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Erica Poseley

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Experts on the importance of the Seat

Kyra Kyrklund, from her book Dressage with Kyra, published by Trafalgar Square Publishing, N. Pomfret, Vermont, emphasis added

"Before you can control your horse, you have to be able to control yourself first."

"At first the rider must learn to stay in the correct position whilst at the same time absorbing the movement of the horse. He has to be able to do this without losing his balance or needing to grip on the horse. Maintaining the same position, whatever the horse does, and smoothly following all the movements of the horse in a relaxed and erect way, without actively influencing him, is called passive sitting."

" The best way to learn this is on the lunge, as this allows the rider to concentrate completely on his own body, balance and position without having to focus on steering the horse. You can never spend too much time trying to perfect your seat. If you develop bad habits from the start they will result in many incorrect reactions from the horse and will cause a lot of problems later that could have been avoided."



Ulla Salzgeber, excerpted from Dressage Today April 2002

"The only time a rider can reliably influence the horse is when he can apply correct and deliberate aids. And the only time a rider can give give correct aids is when his seat is balanced and losgelassen -- the German word for relaxed and supple."

" Achieving this type of seat, which also gives you the most stability and security on a horse, takes immense practice so riders always have to work toward the ideal. Only then will they be able to improve their riding. Even advanced riders, including myself, must regularly work to improve their seats."



Betsy Steiner, excerpted from Dressage Today June 2002

"Balance is particularly important for riders who don't have a lot of size and weight. I personally don't bring a lot of weight to the saddle. I have to stay as strong and flexible as I can to use my body weight to my best advantage and become very sensitive to balance and refinement of the aids. I have to know the influence my body position has on my horse. Like many other woman riders, pound for pound, when I'm on a big horse, I need to be very effective."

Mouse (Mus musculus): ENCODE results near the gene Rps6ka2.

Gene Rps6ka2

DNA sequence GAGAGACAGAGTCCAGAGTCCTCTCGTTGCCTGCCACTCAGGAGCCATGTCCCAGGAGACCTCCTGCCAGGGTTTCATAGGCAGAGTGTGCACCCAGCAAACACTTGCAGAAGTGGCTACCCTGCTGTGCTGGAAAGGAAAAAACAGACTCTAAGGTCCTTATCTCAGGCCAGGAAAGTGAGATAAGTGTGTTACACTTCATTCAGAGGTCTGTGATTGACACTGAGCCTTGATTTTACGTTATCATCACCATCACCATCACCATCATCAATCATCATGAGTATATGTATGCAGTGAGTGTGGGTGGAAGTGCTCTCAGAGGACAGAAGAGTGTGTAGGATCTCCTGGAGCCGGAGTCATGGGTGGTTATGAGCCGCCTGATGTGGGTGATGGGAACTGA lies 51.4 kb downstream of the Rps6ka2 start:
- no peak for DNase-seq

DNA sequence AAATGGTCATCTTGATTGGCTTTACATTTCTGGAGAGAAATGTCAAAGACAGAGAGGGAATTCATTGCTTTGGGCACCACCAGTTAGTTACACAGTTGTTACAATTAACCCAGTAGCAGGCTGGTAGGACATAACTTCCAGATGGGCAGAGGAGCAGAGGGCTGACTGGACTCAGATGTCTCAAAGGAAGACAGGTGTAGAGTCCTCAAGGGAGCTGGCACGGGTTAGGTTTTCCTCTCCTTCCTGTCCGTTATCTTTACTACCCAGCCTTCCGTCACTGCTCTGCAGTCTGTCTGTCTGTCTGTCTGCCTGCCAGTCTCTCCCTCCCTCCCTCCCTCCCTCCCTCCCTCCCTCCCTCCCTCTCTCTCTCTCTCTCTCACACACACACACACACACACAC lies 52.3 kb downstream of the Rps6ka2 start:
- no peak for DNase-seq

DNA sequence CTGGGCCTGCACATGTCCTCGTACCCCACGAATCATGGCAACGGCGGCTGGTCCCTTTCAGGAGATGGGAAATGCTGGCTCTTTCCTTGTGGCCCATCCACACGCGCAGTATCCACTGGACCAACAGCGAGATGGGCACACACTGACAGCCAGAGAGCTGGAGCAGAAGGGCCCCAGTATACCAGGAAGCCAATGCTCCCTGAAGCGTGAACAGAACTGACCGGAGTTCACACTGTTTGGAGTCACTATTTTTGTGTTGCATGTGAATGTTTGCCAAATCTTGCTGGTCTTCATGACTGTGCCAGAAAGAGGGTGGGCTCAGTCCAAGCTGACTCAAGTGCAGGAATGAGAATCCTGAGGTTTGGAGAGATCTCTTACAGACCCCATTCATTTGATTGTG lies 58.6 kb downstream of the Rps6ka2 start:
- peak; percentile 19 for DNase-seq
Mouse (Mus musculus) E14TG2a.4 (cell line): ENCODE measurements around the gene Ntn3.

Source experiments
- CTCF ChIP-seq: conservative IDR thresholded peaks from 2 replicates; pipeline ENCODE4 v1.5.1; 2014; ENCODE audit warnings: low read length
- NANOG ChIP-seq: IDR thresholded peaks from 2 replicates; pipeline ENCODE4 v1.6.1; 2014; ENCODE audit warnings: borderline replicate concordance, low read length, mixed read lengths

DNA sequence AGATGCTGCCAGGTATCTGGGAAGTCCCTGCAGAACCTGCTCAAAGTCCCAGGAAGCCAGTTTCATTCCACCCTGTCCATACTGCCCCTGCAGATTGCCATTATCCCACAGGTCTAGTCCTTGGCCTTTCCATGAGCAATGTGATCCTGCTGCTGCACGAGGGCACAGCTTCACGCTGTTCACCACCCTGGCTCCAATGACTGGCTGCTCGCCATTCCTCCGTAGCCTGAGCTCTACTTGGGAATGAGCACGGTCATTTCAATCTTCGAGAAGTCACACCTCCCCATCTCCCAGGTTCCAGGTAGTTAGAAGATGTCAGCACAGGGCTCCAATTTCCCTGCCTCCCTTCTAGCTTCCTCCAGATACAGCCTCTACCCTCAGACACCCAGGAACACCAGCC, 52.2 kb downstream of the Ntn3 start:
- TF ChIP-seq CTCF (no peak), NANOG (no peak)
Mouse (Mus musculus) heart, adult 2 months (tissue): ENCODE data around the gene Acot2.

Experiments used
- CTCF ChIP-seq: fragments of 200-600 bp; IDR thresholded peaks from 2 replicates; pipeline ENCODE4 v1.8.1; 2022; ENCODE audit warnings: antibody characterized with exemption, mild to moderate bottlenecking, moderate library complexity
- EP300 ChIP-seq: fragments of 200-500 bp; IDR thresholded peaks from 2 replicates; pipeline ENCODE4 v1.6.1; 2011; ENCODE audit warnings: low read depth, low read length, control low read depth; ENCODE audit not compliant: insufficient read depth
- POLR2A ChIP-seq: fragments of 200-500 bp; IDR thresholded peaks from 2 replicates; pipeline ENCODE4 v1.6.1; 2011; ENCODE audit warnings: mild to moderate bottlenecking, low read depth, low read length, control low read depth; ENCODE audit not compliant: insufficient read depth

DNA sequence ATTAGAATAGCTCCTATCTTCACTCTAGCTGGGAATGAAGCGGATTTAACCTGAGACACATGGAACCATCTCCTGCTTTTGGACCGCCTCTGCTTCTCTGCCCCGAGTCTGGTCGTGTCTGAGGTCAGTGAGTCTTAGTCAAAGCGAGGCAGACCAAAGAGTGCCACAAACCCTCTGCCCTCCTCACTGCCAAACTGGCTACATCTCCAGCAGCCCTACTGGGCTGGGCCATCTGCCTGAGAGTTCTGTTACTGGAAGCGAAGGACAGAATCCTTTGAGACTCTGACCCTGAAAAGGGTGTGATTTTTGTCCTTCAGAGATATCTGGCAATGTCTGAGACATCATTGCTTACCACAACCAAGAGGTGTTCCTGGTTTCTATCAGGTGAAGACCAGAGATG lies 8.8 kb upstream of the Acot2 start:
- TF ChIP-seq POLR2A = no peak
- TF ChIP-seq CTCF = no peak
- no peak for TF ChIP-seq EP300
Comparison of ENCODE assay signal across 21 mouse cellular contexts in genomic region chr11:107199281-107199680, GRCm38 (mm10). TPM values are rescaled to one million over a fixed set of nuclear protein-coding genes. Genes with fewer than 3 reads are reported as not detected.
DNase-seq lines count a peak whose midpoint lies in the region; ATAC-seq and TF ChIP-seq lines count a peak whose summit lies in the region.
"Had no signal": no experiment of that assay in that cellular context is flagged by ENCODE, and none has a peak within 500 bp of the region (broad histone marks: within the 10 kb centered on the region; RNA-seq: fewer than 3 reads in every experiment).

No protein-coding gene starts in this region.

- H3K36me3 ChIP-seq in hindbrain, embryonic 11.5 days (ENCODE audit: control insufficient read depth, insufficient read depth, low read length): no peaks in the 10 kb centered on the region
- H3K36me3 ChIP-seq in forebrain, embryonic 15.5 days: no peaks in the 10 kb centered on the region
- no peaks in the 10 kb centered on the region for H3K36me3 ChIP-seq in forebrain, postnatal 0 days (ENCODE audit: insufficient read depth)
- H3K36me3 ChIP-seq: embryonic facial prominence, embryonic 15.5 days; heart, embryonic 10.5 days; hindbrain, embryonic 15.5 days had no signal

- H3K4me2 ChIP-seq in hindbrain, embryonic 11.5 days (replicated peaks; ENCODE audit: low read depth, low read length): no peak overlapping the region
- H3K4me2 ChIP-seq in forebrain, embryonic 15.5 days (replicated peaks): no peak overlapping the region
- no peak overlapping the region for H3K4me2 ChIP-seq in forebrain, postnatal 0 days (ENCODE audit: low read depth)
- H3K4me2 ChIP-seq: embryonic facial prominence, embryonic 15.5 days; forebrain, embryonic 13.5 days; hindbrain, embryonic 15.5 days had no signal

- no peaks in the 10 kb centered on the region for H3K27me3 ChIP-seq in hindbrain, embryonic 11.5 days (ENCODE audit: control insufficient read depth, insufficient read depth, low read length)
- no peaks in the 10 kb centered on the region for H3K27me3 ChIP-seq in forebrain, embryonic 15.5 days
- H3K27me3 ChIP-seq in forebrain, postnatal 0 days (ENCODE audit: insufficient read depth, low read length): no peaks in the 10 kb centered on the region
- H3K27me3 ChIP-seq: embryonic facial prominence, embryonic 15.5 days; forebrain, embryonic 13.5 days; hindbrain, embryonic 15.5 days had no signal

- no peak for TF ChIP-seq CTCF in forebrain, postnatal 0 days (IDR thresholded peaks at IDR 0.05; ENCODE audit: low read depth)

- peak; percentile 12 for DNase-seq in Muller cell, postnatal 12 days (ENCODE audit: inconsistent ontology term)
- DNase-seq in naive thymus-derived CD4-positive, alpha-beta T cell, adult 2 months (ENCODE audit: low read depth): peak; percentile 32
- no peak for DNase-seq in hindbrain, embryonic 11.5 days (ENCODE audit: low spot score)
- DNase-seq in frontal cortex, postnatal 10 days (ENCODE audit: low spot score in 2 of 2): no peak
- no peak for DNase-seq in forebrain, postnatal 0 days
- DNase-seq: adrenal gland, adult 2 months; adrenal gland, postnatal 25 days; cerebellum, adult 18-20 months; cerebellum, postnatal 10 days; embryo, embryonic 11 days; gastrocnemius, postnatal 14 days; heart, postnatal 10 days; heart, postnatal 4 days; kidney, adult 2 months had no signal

"In riding we refer to the core as a deep seat. One of the first lessons I learned in dressage was that without a seat, the rider has nothing."

Gerd Politz, excerpted from USDF Connection Vol 6, no. 2

"As a rider what are your tools? First and foremost is a deep, secure seat, and a position that allows you to be in excellent balance with your horse."

" How do you acquire perfect balance? The answer is: Seat Lessons. Find a knowledgeable trainer and work on the lunge line without stirrups and without reins to improve your balance and suppleness. Even if you consider yourself an accomplished rider, you will be surprised at how much this work will improve your ability to balance independent of the reins. Seat lessons can be developed to a very sophisticated level: one at which you learn to communicate with your horse entirely through your seat and teach him to respond to very light aids."

"At the Spanish Riding School of Vienna, students are obliged to take seat lessons on the lunge for up to 2 years before they are allowed the next step: to ride the schoolmasters. This 400-plus year old tradition has consistently produced riders and trainers of the highest quality."